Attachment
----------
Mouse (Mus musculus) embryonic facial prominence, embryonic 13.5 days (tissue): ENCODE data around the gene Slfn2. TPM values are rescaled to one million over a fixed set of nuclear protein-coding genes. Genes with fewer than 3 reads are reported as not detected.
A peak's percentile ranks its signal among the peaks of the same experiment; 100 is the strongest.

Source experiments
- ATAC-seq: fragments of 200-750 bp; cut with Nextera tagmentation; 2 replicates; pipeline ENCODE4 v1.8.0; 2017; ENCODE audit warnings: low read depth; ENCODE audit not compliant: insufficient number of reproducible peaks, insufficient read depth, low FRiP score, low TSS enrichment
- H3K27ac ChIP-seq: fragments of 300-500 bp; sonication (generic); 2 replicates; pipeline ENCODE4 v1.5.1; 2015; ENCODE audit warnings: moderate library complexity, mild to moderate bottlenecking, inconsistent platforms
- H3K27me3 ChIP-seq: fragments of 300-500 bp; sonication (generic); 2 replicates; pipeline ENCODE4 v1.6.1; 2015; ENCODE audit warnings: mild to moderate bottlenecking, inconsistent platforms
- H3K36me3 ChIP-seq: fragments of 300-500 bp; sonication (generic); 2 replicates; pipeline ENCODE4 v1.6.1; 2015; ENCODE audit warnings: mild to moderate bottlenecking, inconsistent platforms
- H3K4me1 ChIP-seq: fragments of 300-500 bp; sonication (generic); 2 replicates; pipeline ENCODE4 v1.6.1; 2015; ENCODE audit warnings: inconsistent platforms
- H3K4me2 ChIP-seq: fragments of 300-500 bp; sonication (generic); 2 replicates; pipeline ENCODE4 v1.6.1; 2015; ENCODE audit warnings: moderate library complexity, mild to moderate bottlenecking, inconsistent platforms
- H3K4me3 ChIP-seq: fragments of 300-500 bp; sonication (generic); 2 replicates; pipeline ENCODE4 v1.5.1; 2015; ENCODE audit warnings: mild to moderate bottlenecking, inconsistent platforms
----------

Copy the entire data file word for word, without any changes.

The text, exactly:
Mouse (Mus musculus) embryonic facial prominence, embryonic 13.5 days (tissue): ENCODE data around the gene Slfn2. TPM values are rescaled to one million over a fixed set of nuclear protein-coding genes. Genes with fewer than 3 reads are reported as not detected.
A peak's percentile ranks its signal among the peaks of the same experiment; 100 is the strongest.

Source experiments
- ATAC-seq: fragments of 200-750 bp; cut with Nextera tagmentation; 2 replicates; pipeline ENCODE4 v1.8.0; 2017; ENCODE audit warnings: low read depth; ENCODE audit not compliant: insufficient number of reproducible peaks, insufficient read depth, low FRiP score, low TSS enrichment
- H3K27ac ChIP-seq: fragments of 300-500 bp; sonication (generic); 2 replicates; pipeline ENCODE4 v1.5.1; 2015; ENCODE audit warnings: moderate library complexity, mild to moderate bottlenecking, inconsistent platforms
- H3K27me3 ChIP-seq: fragments of 300-500 bp; sonication (generic); 2 replicates; pipeline ENCODE4 v1.6.1; 2015; ENCODE audit warnings: mild to moderate bottlenecking, inconsistent platforms
- H3K36me3 ChIP-seq: fragments of 300-500 bp; sonication (generic); 2 replicates; pipeline ENCODE4 v1.6.1; 2015; ENCODE audit warnings: mild to moderate bottlenecking, inconsistent platforms
- H3K4me1 ChIP-seq: fragments of 300-500 bp; sonication (generic); 2 replicates; pipeline ENCODE4 v1.6.1; 2015; ENCODE audit warnings: inconsistent platforms
- H3K4me2 ChIP-seq: fragments of 300-500 bp; sonication (generic); 2 replicates; pipeline ENCODE4 v1.6.1; 2015; ENCODE audit warnings: moderate library complexity, mild to moderate bottlenecking, inconsistent platforms
- H3K4me3 ChIP-seq: fragments of 300-500 bp; sonication (generic); 2 replicates; pipeline ENCODE4 v1.5.1; 2015; ENCODE audit warnings: mild to moderate bottlenecking, inconsistent platforms